Last night saw one of the few, if only, films I’ve genuinely excited or interested in seeing this summer: Taking Liberties. In itself, this is quite a sorry state of affairs. Normally June, July and August can be relied upon to provide at least one or two enjoyably entertaining blockbusters with maybe the same number of quirky, independent or serious movies. Instead I’m getting excited about a wry look at civil liberties in Britain, and Michael Moore isn’t anywhere to be seen.
Ok, so complaining about a summer release schedule is somewhat akin to commenting the gastropub is a touch overpriced. But for me so far, this year has been one of the worst in recent memory for the quality on offer. The only film I’ve seen I’ve really raved about has been Kevin Macdonald’s wonderful Last King of Scotland. The last film I’ve seen that I’ve truly enjoyed was Zodiac.
Neither may be your typical blockbuster, but there’s no real blockbuster to get truly excited about. Compare this to a few years ago when you had the likes of Pirates of the Caribbean and Shrek alongside films such as The Constant Gardner and Sin City, while throwing in flicks like the underrated Inside Man and enjoyable cult sci-fi Serenity. Flipping through this year’s schedules since January and up to the end of the summer, and there’s little to compare on the same level.
The love of the sequel in Hollywood’s another common moan but it seems in 2007 we’ve really reached saturation point. Spiderman 3, Pirates 3, Hostel 2, Fantastic Four 2: The Rise of the Silver Surfer, Harry Potter 5, Ocean’s Thirteen, Shrek 3, Die Hard 4. It’s pretty depressing viewing, with only Bruce Willis’ latest outing as John McClane giving any cause for optimistic, largely based on the hope that it won’t remotely try to take itself seriously in any way, shape or form.
Not that this deters the movie-going public. The Silver Surfer took a respectable 29 million in its opening weekend, while the Pirates juggernaut’s over 250 million and shows no sign of slowing down. And, frankly, as long as the bums on seats keep coming, its unlikely Hollywood will cut down on adding numbers. It’ll take two or three high profile crash and burns before they’ll counter the idea of trying something different. Indeed, in the current climate, you could give a five-year-old the director’s chair for Pirates 4 and it’d still do the business at the box office. The question is how long will the current climate last for?
Sooner or later the audience will cotton onto the fact they’ve either just watched a rerun or inferior version of the original or another, similar film. Harry Potter aside, as it actually has an already-written largely decent source, the rest of the sequels largely pale in comparison to the original. The first Pirates was a gem: a blockbuster that had humour, intelligence, action and a cracking storyline. Third time around some of the ingredients may still be there but is it really any better than the original? Whilst it can’t be classed as a turkey, the feeling isn’t the same as the one you get after the first one.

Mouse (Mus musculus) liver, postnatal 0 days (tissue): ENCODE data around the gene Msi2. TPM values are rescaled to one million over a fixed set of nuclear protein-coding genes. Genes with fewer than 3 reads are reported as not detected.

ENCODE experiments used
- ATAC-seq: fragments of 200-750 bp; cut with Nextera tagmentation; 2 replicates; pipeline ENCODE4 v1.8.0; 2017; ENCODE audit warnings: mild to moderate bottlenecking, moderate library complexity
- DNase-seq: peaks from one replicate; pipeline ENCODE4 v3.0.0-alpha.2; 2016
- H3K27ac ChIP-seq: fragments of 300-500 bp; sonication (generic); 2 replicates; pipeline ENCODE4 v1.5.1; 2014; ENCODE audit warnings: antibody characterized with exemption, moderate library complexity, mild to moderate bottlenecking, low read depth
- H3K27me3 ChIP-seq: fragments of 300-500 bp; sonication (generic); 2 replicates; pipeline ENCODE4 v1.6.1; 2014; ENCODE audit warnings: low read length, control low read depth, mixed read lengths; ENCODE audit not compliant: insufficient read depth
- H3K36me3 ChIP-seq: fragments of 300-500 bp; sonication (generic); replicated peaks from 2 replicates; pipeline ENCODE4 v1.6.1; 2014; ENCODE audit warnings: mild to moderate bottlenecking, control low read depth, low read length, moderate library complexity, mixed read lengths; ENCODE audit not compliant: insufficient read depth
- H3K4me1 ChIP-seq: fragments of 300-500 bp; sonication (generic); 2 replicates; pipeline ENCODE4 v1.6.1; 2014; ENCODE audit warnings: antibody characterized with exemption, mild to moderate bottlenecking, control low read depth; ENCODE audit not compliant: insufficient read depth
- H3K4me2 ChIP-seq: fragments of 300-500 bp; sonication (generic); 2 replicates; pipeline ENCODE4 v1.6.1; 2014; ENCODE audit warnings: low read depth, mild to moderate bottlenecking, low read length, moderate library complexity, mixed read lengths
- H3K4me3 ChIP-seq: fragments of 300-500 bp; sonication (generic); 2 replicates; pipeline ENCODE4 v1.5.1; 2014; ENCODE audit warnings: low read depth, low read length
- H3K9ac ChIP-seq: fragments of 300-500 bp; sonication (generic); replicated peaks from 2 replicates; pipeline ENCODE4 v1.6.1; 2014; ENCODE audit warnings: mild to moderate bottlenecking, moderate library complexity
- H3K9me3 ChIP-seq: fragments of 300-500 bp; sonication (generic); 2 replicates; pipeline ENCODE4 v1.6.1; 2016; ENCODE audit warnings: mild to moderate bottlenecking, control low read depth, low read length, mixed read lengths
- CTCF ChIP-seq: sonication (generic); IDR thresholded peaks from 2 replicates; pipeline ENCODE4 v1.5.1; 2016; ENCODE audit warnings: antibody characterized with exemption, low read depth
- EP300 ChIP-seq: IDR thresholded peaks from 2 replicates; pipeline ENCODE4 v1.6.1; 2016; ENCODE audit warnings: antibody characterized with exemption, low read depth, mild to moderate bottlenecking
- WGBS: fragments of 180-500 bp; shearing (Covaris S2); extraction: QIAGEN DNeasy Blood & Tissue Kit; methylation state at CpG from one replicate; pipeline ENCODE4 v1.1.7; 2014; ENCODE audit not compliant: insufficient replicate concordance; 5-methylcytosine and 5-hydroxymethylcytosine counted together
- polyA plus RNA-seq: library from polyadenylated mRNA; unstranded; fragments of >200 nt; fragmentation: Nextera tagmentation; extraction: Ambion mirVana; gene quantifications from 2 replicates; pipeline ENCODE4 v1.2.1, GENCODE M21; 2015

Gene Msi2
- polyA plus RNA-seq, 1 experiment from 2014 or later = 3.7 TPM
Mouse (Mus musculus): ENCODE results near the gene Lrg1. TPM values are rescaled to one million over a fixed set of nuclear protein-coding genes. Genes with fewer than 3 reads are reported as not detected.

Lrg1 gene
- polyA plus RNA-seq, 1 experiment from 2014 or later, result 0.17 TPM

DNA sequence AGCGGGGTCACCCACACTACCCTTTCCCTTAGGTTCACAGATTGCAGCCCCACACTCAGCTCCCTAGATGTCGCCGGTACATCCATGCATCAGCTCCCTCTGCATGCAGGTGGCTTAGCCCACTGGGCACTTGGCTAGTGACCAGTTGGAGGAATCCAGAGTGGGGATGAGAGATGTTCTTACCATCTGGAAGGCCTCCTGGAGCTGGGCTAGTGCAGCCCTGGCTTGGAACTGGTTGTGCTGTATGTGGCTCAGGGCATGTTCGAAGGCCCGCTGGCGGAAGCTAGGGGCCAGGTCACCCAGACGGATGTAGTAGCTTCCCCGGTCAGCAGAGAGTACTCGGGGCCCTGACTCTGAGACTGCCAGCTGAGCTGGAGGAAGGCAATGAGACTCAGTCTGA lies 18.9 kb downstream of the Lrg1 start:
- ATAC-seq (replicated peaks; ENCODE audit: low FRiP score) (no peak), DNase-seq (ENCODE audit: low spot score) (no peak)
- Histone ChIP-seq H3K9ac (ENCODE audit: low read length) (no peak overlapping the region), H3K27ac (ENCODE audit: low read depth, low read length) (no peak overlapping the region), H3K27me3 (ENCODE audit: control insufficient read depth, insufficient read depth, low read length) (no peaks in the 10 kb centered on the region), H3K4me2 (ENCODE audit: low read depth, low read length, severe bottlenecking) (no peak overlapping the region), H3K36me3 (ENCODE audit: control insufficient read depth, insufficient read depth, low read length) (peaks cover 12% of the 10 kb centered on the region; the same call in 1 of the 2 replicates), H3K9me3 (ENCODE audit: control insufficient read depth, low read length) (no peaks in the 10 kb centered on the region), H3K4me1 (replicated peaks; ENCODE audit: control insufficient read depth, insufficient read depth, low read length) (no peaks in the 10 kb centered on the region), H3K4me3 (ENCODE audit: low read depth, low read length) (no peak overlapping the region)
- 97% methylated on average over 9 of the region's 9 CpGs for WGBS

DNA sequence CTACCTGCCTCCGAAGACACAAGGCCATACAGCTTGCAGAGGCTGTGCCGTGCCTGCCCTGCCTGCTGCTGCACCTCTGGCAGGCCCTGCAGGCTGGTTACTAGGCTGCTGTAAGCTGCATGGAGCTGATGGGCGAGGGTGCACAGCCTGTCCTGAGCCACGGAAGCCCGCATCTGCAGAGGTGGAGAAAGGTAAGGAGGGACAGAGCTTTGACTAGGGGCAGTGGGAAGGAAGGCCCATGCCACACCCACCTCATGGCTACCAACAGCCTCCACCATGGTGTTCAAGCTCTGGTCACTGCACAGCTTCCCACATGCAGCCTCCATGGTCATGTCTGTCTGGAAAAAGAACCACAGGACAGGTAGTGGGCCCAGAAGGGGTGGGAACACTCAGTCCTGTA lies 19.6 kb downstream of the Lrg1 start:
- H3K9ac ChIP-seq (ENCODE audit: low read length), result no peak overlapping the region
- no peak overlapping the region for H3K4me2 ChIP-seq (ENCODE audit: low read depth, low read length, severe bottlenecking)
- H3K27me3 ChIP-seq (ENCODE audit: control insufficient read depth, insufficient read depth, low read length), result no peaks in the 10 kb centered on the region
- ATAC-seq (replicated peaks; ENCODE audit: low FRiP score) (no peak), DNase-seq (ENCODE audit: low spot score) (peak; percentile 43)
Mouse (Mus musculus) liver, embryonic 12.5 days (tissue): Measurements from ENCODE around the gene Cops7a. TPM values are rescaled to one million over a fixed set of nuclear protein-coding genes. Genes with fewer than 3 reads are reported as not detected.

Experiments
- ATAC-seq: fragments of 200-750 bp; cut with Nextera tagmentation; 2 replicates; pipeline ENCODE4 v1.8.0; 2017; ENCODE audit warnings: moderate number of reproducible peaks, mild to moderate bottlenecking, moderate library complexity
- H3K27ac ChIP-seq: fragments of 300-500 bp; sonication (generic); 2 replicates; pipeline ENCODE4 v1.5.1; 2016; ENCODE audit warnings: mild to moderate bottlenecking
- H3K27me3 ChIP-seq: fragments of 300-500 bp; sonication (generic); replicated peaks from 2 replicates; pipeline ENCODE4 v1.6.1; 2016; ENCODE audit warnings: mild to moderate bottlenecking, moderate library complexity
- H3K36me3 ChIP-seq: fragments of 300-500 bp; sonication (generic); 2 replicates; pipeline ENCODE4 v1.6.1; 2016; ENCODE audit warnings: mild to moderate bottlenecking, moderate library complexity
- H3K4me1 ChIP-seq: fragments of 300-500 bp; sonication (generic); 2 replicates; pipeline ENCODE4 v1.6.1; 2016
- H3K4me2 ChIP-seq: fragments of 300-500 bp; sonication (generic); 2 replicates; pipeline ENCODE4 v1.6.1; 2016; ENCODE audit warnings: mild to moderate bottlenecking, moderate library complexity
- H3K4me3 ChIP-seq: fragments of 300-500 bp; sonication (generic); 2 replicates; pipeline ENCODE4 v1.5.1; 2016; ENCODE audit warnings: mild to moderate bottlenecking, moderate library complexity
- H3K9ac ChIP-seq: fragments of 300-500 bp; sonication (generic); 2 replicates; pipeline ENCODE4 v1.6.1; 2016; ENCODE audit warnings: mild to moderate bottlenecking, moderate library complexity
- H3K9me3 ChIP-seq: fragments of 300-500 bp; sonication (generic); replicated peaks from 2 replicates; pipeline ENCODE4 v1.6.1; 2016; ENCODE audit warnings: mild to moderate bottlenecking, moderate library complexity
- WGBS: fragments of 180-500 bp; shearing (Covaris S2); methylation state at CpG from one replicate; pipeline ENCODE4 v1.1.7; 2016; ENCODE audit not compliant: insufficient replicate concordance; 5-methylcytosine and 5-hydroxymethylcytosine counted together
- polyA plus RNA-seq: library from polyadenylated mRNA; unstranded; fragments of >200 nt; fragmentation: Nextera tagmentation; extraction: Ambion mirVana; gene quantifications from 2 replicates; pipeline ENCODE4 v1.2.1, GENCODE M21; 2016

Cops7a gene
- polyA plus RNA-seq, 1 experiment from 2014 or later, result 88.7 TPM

Spiderman 3’s budget of $350 million could have easily been used to fund 3 new blockbusters plus a quirky smaller movie. Would living without the poor third installment of the webslinger been such an ordeal, especially if we were introduced to a fresh set of characters to fall in love with?
This isn’t dismissing all sequels out of hand. Alien did the right thing by bringing in the gung-ho James Cameron after Ridley Scott’s cool, terrifying movie, Cameron’s Terminator 2 is probably up there with the greatest sequels of all time and then there’s the daddy of all second visits: The Godfather part 2. But generally once a franchise starts motoring past its second installment, the ideas start to dry up and we’re left with a sub-standard cut and paste of previous plots that usually don’t make for a terrible move, just a distinctly average one (examples in case: Terminator 3, the Godfather part 3. I’m probably one of the few who actually liked Alien 3).
But there is a bit of hope on the horizon, both sequel-wise and on a more general level. The 3rd Jason Bourne film may just buck the average-threequel trend and Christopher Nolan’s second Batman film, The Dark Knight, could well be even better than Batman Begins. Away from the sequels, we’ll have to wait until next year in the UK for the Coen Brothers’ new offering, No Country for Old Men and by all accounts its closer to Blood Simple than it is to Intolerable Cruelty and The Ladykillers, which is reason to get excited indeed.
But until that time, go see Taking Liberties, then hibernate for the rest of the summer will all the DVDs you said you’d watch but haven’t quite got time to see. And if you are poking your head round the cinema door, Bergman’s Seventh Seal is re-released on July 20th, which is well worth anyone’s hard earned cash.